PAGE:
Mozanka (2011) bit copying  the ultimate computational  simplicity [bratus]
Upcoming SlideShare
Loading in...5
×
 

Mozanka (2011) bit copying the ultimate computational simplicity [bratus]

on

  • 358 views

 

Statistics

Views

Total Views
358
Views on SlideShare
358
Embed Views
0

Actions

Likes
0
Downloads
1
Comments
0

0 Embeds 0

No embeds

Accessibility

Categories

Upload Details

Uploaded via as Adobe PDF

Usage Rights

© All Rights Reserved

Report content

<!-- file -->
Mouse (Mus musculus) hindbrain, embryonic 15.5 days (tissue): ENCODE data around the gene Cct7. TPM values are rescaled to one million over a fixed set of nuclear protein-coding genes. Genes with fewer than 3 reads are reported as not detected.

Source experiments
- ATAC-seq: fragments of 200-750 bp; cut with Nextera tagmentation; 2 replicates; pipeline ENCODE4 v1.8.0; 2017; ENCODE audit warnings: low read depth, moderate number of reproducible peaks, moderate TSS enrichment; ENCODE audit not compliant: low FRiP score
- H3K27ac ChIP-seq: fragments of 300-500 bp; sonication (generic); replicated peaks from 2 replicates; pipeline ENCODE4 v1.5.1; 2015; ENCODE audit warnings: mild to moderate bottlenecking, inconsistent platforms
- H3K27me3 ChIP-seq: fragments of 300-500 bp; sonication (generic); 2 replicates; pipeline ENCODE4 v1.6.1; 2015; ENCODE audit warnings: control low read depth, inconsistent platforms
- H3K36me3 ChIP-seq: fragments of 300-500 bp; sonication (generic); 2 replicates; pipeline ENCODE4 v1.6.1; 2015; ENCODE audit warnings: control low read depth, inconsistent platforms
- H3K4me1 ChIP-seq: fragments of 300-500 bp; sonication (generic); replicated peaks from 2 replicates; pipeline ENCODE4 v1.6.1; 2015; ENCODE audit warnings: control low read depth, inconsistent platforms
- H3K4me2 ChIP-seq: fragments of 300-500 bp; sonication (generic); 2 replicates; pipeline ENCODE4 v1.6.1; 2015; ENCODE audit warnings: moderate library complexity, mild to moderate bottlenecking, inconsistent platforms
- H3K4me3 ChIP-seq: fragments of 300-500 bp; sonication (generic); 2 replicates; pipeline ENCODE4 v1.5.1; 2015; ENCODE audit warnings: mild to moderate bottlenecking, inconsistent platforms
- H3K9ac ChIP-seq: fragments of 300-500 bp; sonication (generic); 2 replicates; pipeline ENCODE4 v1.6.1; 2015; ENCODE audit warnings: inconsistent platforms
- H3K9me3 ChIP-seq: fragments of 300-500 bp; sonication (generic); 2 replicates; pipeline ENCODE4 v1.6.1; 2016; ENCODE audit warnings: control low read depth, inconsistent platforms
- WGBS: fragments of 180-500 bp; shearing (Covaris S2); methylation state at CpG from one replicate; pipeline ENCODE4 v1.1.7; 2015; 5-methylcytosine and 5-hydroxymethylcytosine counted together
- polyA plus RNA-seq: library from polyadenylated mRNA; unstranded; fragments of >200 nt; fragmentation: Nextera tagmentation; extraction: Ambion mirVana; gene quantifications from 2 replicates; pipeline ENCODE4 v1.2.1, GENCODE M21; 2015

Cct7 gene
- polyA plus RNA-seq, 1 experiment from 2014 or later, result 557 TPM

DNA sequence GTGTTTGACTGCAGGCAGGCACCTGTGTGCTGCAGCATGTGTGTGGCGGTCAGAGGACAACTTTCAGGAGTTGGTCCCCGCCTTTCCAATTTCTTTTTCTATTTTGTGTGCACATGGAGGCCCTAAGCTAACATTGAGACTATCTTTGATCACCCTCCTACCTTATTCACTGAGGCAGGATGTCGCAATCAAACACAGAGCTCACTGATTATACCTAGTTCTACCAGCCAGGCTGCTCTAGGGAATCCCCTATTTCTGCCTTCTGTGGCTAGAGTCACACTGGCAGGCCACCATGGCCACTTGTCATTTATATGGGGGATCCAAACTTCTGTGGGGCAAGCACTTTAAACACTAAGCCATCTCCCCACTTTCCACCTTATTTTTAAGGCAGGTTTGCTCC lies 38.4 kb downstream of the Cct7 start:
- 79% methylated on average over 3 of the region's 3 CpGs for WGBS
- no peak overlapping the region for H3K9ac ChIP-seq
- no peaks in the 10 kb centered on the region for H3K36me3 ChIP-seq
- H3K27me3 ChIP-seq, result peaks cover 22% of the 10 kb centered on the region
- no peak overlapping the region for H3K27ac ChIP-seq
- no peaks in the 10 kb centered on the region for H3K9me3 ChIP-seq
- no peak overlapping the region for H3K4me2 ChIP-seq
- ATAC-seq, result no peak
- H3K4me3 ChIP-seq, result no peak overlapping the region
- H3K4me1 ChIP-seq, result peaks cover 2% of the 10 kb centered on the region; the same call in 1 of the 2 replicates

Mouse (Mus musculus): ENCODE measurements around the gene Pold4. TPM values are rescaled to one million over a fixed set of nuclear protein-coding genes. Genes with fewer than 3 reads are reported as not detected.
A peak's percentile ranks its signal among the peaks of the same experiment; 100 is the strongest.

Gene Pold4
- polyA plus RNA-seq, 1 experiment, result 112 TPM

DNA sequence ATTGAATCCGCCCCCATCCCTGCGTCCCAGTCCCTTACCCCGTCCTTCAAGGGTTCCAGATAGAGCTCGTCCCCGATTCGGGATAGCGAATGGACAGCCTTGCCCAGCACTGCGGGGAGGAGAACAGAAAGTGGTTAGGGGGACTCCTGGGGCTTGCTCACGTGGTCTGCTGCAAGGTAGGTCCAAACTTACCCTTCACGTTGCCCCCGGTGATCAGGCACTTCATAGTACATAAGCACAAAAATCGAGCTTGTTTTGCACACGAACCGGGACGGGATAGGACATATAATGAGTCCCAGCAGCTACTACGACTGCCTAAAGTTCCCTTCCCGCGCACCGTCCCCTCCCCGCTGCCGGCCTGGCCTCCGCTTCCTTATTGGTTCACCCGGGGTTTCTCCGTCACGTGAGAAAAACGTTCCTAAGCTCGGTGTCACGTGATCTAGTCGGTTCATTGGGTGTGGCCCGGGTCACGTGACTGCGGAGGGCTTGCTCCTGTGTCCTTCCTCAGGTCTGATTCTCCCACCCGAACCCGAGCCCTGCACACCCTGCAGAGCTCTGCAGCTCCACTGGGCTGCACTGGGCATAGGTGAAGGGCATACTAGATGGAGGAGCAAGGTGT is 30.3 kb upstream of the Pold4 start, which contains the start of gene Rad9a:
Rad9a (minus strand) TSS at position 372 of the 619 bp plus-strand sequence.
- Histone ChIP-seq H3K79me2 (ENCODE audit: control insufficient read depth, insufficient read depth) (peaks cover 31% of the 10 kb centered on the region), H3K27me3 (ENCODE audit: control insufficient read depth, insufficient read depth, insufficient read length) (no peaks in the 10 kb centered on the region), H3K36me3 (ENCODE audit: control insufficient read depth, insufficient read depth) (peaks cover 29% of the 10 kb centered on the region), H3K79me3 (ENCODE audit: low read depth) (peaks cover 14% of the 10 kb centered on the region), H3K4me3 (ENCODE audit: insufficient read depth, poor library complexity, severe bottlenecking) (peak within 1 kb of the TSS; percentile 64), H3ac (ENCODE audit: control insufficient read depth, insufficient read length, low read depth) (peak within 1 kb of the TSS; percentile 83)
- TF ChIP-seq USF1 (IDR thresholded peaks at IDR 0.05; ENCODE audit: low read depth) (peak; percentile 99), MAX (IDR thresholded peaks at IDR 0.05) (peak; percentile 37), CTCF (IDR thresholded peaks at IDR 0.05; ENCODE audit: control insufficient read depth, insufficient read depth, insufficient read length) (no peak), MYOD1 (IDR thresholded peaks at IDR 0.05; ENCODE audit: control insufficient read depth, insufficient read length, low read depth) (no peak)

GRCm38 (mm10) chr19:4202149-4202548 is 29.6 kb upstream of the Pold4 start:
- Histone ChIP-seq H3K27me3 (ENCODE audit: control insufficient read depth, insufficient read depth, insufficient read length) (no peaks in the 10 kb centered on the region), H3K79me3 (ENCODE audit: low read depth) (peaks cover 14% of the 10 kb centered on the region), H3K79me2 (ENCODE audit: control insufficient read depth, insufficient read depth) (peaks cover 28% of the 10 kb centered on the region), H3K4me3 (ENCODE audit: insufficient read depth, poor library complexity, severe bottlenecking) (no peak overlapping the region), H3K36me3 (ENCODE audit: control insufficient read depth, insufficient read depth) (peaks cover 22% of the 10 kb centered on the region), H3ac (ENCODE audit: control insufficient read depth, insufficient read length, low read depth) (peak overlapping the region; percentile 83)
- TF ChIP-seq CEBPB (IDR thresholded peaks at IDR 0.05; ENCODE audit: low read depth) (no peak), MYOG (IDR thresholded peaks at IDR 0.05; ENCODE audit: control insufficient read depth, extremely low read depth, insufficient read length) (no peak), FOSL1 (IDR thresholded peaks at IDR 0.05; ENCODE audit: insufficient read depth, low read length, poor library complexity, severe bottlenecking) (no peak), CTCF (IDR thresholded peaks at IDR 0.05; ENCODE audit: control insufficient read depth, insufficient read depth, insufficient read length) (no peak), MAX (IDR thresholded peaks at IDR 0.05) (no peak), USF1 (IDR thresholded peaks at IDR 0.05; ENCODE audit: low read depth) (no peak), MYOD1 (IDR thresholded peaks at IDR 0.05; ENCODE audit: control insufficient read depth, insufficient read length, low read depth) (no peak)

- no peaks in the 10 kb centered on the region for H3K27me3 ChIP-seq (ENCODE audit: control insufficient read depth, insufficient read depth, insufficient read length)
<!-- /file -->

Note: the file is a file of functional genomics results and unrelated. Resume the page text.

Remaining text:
Flagged as inappropriate Flag as inappropriate
Flag as inappropriate

Select your reason for flagging this presentation as inappropriate.

Cancel
  • Full Name Full Name Comment goes here.
    Are you sure you want to
    Your message goes here
    Processing…
Post Comment
Edit your comment

Mozanka (2011) bit copying  the ultimate computational  simplicity [bratus] Mozanka (2011) bit copying the ultimate computational simplicity [bratus] Document Transcript